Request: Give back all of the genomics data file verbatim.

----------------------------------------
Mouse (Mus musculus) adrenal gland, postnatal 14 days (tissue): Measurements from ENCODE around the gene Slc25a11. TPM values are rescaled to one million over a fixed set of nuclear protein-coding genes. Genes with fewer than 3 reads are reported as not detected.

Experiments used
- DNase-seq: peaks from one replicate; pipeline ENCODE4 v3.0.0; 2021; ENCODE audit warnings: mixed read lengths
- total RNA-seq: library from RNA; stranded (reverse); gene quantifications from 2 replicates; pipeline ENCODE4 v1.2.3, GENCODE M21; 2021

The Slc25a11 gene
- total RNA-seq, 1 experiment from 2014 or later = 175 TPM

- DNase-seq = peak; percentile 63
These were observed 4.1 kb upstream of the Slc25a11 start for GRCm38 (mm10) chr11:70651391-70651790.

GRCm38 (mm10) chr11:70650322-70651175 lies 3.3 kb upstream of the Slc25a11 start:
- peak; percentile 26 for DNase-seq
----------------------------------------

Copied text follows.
Mouse (Mus musculus) adrenal gland, postnatal 14 days (tissue): Measurements from ENCODE around the gene Slc25a11. TPM values are rescaled to one million over a fixed set of nuclear protein-coding genes. Genes with fewer than 3 reads are reported as not detected.

Experiments used
- DNase-seq: peaks from one replicate; pipeline ENCODE4 v3.0.0; 2021; ENCODE audit warnings: mixed read lengths
- total RNA-seq: library from RNA; stranded (reverse); gene quantifications from 2 replicates; pipeline ENCODE4 v1.2.3, GENCODE M21; 2021

The Slc25a11 gene
- total RNA-seq, 1 experiment from 2014 or later = 175 TPM

- DNase-seq = peak; percentile 63
These were observed 4.1 kb upstream of the Slc25a11 start for GRCm38 (mm10) chr11:70651391-70651790.

GRCm38 (mm10) chr11:70650322-70651175 lies 3.3 kb upstream of the Slc25a11 start:
- peak; percentile 26 for DNase-seq